Exploring the major changes in soil fungal communities across soil horizons and between adjacent forests dominated by mycorrhizal types
Enhancing our knowledge of the processes that shape ecological community structure, and the consequences for ecosystem function, remains a fundamental goal in community ecology. Microorganisms are a key to understanding these processes and as a result, have become a major focus in plant community and ecosystem ecology. Historically, the impact of microorganisms on plant-soil feedbacks has been largely underestimated in ecology. Among soil microorganisms, fungi are known to strongly affect terrestrial ecosystems. The spatial and temporal variability of fungal communities is central to understand plant diversity and functioning of ecosystems because they directly influence plant nutrition and defense. There is an urgent need to move beyond the soil microbial “black-box” to be able to forecast changes in plant and fungal diversity and their consequences for ecosystem processes.
Maple forest in autumn.
Beautiful podzol with large amount of organic matter.
Collaborators: Etienne Laliberté, Mélanie Roy and Simon Joly
Mycorrhizas and organic matter decomposition
Is ecosystem carbon storage mediated by mycorrhizas? Experimental approach using co-occurring forests dominated by arbuscular mycorrhizas or ectomycorrhizas
Microorganisms, both above and belowground have a major impact in ecosystem functioning. In particular, an ecosystem function such as carbon cycling is of societal and scientific interest because of its key role in climate change. The aboveground-belowground feedbacks between biotic and abiotic factors control the accumulation and stability of soil carbon. Therefore, understanding the role of soil microorganisms for carbon cycling is fundamental to increase our capacity to predict ecosystem functioning, the future climate of the Earth, and ecosystem response to climate change.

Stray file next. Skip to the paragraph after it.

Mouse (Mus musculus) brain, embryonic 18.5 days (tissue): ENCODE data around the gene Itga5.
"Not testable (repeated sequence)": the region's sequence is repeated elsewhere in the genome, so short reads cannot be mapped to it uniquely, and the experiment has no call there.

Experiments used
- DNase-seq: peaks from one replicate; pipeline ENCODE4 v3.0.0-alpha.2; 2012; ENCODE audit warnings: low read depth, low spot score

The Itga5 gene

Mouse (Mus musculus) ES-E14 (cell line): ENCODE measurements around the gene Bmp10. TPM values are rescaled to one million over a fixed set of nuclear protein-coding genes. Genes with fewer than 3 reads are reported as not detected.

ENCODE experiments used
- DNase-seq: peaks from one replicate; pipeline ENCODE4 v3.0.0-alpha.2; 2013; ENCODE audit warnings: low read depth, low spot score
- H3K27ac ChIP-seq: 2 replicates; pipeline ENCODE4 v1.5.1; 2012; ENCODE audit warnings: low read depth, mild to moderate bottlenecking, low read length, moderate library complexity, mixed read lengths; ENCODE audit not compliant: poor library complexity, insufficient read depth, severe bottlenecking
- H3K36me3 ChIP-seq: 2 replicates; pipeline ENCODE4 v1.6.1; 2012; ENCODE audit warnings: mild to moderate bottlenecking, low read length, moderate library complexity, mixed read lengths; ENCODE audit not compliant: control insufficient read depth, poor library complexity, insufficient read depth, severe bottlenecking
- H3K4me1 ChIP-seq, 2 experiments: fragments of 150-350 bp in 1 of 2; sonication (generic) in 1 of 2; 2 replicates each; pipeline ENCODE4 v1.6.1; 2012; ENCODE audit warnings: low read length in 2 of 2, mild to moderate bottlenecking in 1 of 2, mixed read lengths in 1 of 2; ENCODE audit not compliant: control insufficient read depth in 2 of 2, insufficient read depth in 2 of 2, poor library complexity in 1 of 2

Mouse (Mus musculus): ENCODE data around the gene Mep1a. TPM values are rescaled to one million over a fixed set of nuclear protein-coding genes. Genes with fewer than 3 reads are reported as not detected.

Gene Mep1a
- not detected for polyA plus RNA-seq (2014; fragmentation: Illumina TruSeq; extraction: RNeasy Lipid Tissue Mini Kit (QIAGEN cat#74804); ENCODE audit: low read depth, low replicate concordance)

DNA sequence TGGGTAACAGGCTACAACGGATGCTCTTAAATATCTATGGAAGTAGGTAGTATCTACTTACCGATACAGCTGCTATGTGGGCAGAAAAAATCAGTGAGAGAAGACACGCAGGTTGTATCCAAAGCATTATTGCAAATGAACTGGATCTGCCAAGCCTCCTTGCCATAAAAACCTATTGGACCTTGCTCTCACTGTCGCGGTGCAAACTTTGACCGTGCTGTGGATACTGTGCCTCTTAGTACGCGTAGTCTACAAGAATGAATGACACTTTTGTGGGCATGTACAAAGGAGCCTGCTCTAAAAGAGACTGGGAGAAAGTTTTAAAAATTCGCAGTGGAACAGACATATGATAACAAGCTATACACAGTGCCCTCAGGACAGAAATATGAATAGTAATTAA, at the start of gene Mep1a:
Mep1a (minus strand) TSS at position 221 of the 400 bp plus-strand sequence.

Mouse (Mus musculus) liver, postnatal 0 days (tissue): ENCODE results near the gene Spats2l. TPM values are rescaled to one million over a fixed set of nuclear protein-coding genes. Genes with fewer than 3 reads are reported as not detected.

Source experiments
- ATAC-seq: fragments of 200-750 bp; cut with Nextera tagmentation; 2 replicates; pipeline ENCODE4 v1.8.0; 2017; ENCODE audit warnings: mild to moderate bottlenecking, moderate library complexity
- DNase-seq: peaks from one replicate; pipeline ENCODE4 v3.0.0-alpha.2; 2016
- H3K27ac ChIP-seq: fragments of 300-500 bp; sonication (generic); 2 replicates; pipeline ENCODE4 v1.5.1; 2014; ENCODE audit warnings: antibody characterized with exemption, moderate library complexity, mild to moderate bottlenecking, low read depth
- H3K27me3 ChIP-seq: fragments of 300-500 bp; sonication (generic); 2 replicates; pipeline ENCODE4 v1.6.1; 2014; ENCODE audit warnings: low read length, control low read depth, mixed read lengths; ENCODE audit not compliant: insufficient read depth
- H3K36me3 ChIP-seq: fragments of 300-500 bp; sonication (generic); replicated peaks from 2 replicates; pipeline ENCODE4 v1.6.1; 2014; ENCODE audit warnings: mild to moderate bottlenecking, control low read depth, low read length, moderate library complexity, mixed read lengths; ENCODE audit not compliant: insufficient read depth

Fungal hyphae colonizing litter in beech forest (Québec, Canada). Collaborator: Etienne Laliberté
Litterbags installed in a Pine plantation (Patagonia Norte, Argentina).
Collaborators: François Teste, Martin Nuñez and Florencia Spalazzi, CONICET.
Physio-chemical and microbial limits of plant range shifts
The temperate forests facing “the boreal wall”: The importance of belowground biotic and abiotic factors on tree establishment
Climate warming has caused many terrestrial organisms to expand their ranges poleward and upward in elevation. If plant distributions were primarily determined by climatic conditions, climate and plant distributions should shift geographically in concert, but many studies show that suitable climatic conditions for a given species shift much faster than species range limits. Although lower success and rate of species range expansion can be due to specific features (e.g., propagule availability), it may also indicate negative impact of non-climatic factors. Further investigation is needed to understand the underlying processes and external drivers of species range limits and potential range shifts.
Mont Mégantic under the cloud, cul-de-sac for the temperate forest?
Collaborators: Mark Vellend and Etienne Laliberté
I study rather small things (and plants!) that little is known about… Source: xkcd.com